BEST PRACTICE #12 FOR PROPER USE OF CRIMINAL BACKGROUND CHECKS IN HIRING
Earlier this summer, a group of consultants got together with representatives from the National H.I.R.E. Network, the Lawyers’ Committee for Civil Rights Under Law and the National Workrights Institute to publish their recommendations for staying within the lines of the 2012 EEOC guidance on the use of criminal history checks in the course of background screening. Their publication, called Best Practice Standards: The Proper Use of Criminal Records in Hiring, is gaining attention from the industry not so much for being original, but for their conscious effort to deliver the advice that many HR are looking for.
Yet with 15 points of instruction detailed across 30 pages of content, some are still struggling to find time to review this consolidated viewpoint, instead choosing to ring our office for advice. Because Barada is already addressing many of their recommendations in the services we’re delivering to our clients, we thought it prudent to weigh in with our opinion as well point out just how we’re addressing the issue.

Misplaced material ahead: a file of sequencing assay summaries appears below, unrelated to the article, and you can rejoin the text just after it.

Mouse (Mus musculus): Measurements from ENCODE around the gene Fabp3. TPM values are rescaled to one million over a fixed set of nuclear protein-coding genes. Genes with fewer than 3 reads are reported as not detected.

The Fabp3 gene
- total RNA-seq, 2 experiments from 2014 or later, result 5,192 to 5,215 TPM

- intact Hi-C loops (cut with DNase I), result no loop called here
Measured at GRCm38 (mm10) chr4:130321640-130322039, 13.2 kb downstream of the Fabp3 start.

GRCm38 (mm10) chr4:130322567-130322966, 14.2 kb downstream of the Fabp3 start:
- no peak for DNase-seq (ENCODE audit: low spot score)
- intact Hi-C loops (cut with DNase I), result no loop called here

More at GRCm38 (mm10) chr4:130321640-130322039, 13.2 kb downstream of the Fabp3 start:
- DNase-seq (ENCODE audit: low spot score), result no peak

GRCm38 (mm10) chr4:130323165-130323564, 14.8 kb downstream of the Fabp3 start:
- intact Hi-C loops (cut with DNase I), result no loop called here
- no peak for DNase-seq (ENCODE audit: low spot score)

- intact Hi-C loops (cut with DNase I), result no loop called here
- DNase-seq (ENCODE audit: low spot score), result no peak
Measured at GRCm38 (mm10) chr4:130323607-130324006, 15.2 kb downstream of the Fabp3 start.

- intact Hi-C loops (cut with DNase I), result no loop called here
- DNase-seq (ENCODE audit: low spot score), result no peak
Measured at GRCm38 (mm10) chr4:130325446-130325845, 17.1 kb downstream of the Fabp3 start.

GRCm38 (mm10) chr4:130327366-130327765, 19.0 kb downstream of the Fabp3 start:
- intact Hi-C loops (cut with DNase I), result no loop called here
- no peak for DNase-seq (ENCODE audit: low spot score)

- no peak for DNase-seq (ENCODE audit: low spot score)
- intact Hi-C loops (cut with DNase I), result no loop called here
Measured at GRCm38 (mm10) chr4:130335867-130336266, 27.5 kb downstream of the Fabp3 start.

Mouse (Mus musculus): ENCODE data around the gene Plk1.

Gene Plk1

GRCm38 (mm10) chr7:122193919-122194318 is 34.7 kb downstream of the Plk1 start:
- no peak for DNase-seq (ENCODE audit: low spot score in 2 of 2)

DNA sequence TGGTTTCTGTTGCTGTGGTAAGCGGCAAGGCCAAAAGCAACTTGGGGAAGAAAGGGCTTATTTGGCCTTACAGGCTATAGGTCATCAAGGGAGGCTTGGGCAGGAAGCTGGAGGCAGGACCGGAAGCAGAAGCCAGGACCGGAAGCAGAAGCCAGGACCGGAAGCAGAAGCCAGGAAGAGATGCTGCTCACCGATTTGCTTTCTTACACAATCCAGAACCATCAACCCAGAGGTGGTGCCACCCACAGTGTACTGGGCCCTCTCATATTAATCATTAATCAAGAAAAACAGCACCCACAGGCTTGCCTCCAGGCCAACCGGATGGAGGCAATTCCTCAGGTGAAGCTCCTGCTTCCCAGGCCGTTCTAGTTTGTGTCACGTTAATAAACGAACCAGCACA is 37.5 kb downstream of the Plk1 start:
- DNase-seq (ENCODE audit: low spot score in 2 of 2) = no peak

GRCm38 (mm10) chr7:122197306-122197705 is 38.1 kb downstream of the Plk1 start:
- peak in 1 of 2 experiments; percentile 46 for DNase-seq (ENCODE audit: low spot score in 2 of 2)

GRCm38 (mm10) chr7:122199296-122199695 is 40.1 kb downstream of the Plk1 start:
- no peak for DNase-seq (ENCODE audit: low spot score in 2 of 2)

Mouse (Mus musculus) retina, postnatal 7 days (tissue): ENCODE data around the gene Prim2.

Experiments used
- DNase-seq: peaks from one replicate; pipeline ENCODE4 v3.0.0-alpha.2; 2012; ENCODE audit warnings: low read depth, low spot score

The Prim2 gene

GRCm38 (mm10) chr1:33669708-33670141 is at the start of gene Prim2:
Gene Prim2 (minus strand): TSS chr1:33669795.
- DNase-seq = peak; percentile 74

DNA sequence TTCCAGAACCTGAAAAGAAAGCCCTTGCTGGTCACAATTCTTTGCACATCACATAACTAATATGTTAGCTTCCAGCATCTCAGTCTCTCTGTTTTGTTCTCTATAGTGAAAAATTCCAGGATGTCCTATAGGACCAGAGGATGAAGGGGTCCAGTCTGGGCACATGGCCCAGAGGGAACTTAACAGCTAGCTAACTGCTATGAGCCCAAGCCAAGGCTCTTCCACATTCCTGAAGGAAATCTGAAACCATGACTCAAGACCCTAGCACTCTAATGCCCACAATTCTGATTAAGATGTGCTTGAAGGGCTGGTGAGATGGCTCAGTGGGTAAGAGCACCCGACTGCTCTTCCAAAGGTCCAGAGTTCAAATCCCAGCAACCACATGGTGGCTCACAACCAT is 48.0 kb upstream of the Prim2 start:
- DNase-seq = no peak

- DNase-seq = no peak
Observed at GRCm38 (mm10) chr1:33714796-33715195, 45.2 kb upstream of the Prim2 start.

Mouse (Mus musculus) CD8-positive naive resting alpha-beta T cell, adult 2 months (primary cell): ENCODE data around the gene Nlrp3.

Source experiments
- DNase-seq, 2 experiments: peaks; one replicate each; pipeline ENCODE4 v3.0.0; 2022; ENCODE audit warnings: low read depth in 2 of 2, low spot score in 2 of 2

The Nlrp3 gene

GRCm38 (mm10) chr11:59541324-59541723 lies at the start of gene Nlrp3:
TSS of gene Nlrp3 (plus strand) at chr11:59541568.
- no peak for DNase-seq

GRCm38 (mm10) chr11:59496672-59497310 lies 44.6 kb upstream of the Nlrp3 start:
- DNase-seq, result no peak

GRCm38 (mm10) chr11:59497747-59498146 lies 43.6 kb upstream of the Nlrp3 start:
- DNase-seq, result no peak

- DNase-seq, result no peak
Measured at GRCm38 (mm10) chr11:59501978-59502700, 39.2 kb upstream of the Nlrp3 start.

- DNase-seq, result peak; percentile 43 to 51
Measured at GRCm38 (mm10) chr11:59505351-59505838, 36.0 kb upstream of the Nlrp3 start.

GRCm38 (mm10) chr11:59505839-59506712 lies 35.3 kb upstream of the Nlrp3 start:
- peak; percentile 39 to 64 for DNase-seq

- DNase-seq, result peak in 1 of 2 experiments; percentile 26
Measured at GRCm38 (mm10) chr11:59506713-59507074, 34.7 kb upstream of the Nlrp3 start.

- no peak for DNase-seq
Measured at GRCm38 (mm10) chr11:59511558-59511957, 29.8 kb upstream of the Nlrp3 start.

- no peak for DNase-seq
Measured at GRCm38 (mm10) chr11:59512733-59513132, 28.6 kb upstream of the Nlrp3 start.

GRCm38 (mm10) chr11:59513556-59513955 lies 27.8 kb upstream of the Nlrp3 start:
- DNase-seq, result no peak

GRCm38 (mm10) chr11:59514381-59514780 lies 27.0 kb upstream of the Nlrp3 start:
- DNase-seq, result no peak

Here’s point #12: MINIMIZE CONFLICT OF INTEREST BY DECISION MAKERS
We at Barada Associates agree that there could be a potential conflict of interest when a hiring decision involves a candidate with a criminal history. We also think, however, there is a potential reverse conflict of interest if a supervisor is desperate to fill a vacancy. Stated another way, there may be such an urgent need to fill a vacancy in a particular area that a supervisor might ignore a criminal history that relates directly to the job. Therefore, a third possible solution, as we see it, is a hiring committee composed of all relevant parties – an HR representative, someone from the management team, and a person from the functional area in which the individual will be working. To avoid any type of potential conflict of interest, recognize that hiring decisions probably should rest with a hiring committee. Finally, to insure consistent fair hiring decisions the employer should adopt a “safe hiring policy.”